Having your own washer and dryer is a blessing. But having a washer and dryer with an end-of-cycle alert that's a jarring buzz? Well, that's not so nice. Yet, over the past decade or so, the sound of home laundry has been revolutionized, changing from that harsh acoustic outburst to far more pleasant beeps. Or, in the case of Samsung appliances, a lovely melody.
If you've ever wondered whether that Samsung laundry machine ditty is a real song, you're not alone, and we've got the answer.
"The jingle is a melody from Franz Schubert's Piano Quintet in A Major, also known as 'The Trout,'" a Samsung representative tells Hunker. In German, it's known as "Die Forelle."
Austrian composer Schubert created the work in 1817 for a solo voice and pianist (the quintet came along in 1819), and it's based on a 1783 poem by German writer Christian Friedrich Daniel Schubart. The poem tells the tale of — you guessed it — a fisherman catching a trout. But in the last stanza, the piece shares that the story is a metaphor to warn ladies about the advances of men.
Schubert, however, omitted that last stanza from the composition, leaving his tune to become a simple yet beloved song across Europe.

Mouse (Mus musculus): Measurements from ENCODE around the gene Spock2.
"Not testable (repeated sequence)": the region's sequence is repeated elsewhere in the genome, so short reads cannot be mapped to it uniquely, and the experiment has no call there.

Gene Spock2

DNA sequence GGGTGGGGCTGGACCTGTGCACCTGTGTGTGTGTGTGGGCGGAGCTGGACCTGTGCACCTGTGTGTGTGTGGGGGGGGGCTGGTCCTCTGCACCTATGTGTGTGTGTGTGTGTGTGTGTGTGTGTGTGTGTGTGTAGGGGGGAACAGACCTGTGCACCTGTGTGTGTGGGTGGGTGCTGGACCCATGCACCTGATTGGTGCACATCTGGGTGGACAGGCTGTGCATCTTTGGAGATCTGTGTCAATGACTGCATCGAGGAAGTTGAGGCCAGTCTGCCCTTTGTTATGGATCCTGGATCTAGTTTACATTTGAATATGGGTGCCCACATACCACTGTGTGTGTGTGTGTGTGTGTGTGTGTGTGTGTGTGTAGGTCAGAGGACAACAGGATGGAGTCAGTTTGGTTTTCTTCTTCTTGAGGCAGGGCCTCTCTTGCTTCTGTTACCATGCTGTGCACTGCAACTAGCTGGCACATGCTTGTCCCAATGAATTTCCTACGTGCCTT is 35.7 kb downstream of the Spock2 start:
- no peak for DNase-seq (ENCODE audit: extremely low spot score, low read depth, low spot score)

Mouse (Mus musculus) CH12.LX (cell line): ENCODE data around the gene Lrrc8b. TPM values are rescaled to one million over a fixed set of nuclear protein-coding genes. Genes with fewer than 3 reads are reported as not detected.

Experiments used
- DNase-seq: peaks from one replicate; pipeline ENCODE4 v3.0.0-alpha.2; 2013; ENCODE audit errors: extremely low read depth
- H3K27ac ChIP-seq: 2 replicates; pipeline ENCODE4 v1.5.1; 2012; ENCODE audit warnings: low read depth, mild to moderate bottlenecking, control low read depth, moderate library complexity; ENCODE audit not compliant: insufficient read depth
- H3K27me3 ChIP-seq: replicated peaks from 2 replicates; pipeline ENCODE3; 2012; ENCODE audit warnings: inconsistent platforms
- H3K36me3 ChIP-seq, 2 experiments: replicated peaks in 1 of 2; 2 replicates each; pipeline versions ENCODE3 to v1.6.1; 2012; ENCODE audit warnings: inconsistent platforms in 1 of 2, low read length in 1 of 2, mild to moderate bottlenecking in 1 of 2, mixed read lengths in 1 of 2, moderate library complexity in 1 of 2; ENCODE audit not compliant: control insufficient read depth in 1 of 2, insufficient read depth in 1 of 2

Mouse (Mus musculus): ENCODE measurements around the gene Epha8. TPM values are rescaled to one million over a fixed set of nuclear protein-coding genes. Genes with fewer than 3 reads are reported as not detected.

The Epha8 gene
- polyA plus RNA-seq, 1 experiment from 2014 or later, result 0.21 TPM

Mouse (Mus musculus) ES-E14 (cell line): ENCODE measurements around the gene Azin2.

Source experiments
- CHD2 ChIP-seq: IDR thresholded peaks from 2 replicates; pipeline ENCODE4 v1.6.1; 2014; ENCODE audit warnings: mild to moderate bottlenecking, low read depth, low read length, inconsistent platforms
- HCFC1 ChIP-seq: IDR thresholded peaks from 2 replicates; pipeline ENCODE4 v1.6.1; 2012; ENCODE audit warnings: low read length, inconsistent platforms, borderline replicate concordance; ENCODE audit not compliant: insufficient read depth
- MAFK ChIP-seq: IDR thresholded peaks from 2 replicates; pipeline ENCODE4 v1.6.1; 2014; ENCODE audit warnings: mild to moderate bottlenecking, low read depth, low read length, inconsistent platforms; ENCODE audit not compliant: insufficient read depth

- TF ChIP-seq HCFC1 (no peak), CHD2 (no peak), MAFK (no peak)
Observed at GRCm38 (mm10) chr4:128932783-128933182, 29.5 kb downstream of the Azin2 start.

How did the tune end up being used by Samsung, a Korean company, for its washers and dryers?
"The incorporation of this melody comes from Samsung's belief that home should be a place of comfort, and that home appliances should blend naturally into consumers' lifestyles, whereas the traditional, more industrial-sounding alerts from appliances can be unpleasant and distracting," says the Samsung representative, noting that the song was chosen by an employee and implemented into the appliances more than a decade ago.
Seeing as Samsung washers and dryers don't come equipped with voices or pianos, the tune has been simplified to a series of tones. However, Schubert's original melodic quaintness still comes across — and is certainly a far more lovely sound than a traditional buzzer.
It's not the only time Samsung or, for that matter, any number of companies, have used sound as a branding tactic. Think about the start-up sounds of Microsoft or Apple computers, or even catchy advertising jingles from TV and radio. Auditory cues have been used by brands for over a century — credit for the first commercial jingle is often attributed to a 1926 Wheaties radio ad, per The Atlantic.
As for Samsung, specifically, nearly all of its appliances have a dedicated tune. Its "Beyond the Horizon" melody, a four-tone sound, is tied in not only with Galaxy smartphones but also ovens and air-conditioners.
"Samsung has been developing its sound identity to harmonize with the functionality of each appliance, be easily identifiable, and pleasant to the ears," says the company's representative.
An interesting side effect of Samsung's musical selection is that a new generation is being introduced to Schubert's works. One of the top comments on a YouTube video of "Die Forelle" states, "[I] love how so many people thought their washing machine song was so calming that they wanted to listen to it separately."